Bart was a gentle, music-loving child and like most children, prone to dream and imagine, but in his father’s eyes he was a failure. His father had been a Southern Methodist University all-American football player and Bart said, "I tried to get good at the only thing my dad cared about", but Bart wasn’t so gifted. When he broke both ankles in a sporting accident and it was evident that he would never play sport again, his father walked away in disgust.
But those broken ankles opened the door for Bart to find his true self. When he got back to school the only elective still available was choir. Despite his fierce protestations, his teacher’s ultimatum left him little choice, “You have a gift Bart and in my class you will use it or fail”. Bart discovered his outstanding voice.
The rest of the story is painful and raw, his father’s words casting long shadows across his path many times, but it's a story of redemption and hard won triumph. Bart had encountered Jesus at a summer camp when he was a child and the seed had been sown. He went on to become lead singer in a band called Mercy Me.
I can only imagine what it will be like
When I walk by Your side
I can only imagine what my eyes will see
When Your face is before me, I can only imagine
Surrounded by Your glory
What will my heart feel?
Will I dance for you Jesus?
Or in awe of You be still?
Will I stand in Your presence?
Or to my knees will I fall?
Will I sing Hallelujah?
Will I be able to speak at all? I can only imagine
It reached double Platinum, being the only Christian single to sell 2 million copies. Bart’s story has been made into a movie of the same name and opened in cinemas last week. I found it hard to watch but I’m so glad I did.
No one is beyond redemption, no one, that’s the power of grace. Bart believed that if God could change his father from a monster to a saint, He could do anything — even heal the wounds that had so deeply scared his life — “I saw God take him from the man I hated to the man I wanted to become.”
In forgiving his father, Bart could begin to live beyond the prison of his father’s cruel words, words that had crippled and defined him. Proverbs 18:21 reminds me that “The tongue has the power of life and death.” For Bart that was a living death, but it doesn’t take a cruel, abusive person to damage another human being, we are all capable of that. And we've all experienced the life-giving energy of words of encouragement and appreciation. Every day we have that power within us — that choice to make. As parents, the way we speak to children becomes their inner voice.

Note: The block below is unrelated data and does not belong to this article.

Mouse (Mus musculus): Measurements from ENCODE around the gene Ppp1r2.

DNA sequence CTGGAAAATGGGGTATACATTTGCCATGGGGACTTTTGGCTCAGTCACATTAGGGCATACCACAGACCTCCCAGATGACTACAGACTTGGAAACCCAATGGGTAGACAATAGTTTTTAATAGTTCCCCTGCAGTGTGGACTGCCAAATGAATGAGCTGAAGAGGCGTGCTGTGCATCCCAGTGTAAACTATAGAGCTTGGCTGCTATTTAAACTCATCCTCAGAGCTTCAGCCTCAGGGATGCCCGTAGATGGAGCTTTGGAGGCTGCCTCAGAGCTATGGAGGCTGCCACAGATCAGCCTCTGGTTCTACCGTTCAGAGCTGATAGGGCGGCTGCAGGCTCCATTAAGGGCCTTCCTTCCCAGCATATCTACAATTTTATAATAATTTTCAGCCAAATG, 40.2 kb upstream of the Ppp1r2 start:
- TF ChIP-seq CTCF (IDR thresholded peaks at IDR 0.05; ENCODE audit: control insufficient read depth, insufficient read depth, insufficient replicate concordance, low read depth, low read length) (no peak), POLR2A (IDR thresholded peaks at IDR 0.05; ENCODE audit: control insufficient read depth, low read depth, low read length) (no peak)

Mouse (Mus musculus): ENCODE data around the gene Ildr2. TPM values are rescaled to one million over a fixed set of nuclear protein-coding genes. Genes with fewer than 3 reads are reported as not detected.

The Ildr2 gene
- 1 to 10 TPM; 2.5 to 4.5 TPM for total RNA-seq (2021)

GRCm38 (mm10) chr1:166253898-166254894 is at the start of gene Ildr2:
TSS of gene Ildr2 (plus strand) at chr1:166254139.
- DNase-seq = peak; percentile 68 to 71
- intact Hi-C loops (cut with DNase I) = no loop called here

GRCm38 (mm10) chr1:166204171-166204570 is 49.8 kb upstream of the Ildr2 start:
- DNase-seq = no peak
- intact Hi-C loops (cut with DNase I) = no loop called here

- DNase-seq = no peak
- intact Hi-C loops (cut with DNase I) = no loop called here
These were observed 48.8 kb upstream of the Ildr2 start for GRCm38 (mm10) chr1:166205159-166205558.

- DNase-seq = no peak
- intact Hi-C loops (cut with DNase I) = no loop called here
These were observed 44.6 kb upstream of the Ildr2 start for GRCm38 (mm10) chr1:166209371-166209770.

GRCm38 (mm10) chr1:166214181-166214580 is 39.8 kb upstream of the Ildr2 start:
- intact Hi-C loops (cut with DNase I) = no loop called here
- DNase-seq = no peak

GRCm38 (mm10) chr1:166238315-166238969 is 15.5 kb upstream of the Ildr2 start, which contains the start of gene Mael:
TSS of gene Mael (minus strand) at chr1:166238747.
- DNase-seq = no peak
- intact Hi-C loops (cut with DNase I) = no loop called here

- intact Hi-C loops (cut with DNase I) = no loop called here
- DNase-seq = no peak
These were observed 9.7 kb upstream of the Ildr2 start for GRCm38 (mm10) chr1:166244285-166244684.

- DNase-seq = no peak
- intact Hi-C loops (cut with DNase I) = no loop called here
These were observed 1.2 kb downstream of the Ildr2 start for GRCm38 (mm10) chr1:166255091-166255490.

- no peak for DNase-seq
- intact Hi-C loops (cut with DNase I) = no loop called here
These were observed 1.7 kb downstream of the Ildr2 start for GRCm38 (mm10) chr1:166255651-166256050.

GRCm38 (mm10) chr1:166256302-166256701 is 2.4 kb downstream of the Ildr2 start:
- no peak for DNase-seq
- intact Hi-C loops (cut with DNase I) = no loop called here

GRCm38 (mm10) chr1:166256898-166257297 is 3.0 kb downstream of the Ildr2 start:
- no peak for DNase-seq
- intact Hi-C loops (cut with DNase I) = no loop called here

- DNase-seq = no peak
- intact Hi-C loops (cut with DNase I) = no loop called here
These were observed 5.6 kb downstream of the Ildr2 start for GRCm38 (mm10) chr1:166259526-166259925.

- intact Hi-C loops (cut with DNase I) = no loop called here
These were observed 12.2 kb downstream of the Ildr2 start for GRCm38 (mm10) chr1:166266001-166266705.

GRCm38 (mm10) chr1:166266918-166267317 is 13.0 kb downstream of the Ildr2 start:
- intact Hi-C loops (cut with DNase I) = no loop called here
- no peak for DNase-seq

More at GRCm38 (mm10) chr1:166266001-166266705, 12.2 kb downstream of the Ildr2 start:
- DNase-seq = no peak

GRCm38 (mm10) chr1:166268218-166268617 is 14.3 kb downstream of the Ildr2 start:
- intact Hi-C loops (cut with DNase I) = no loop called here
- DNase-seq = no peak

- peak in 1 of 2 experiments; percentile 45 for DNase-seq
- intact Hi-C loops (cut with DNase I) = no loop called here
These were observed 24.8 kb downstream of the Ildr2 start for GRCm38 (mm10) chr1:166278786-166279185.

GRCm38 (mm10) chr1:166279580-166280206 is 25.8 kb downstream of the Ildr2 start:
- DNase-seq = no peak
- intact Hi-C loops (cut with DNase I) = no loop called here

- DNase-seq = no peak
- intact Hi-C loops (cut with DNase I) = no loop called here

"Music gave me hope when I felt hopeless. Love when I felt unloved. A reason to embrace life when I was dying inside. If a song moved me, then I felt I was alive for a reason. Later I came to the truth of knowing these blessings were all gifts from the Lord. Music was simply the conduit for them to reach my heart.” Bart Millard.
Bart had always loved music but had no idea of the enormous gif that lay within him. It lay dormant and could have stayed that way if it hadn't been for a teacher who discovered his talent quite by accident. Through her encouragement - read demandingness - she forced him to use the gift and the highlight of the movie for me was the realisation that dawned on him as he faced a standing ovation - I am valued, I do have something to offer.
How many people die with the gift within them, unrecognised or unshared? I don't want to die with untapped potential or not having used the gifts I've been given for the purpose they were intended.
"The best music can come from the worst experiences" Christian Toto.
Postcript: Dennis Quade played Bart's father, Arthur Wesley Millard. Dennis had given his life to Christ as a boy but he had lost his faith somewhere amidst the the glamour and darkness of Hollywood. Playing Arthur revived his faith and enabled him to finish a song he'd begun writing for his mother 20 years before, a song about grace. His mother was a woman of faith and he gave it to her on her 91st birthday.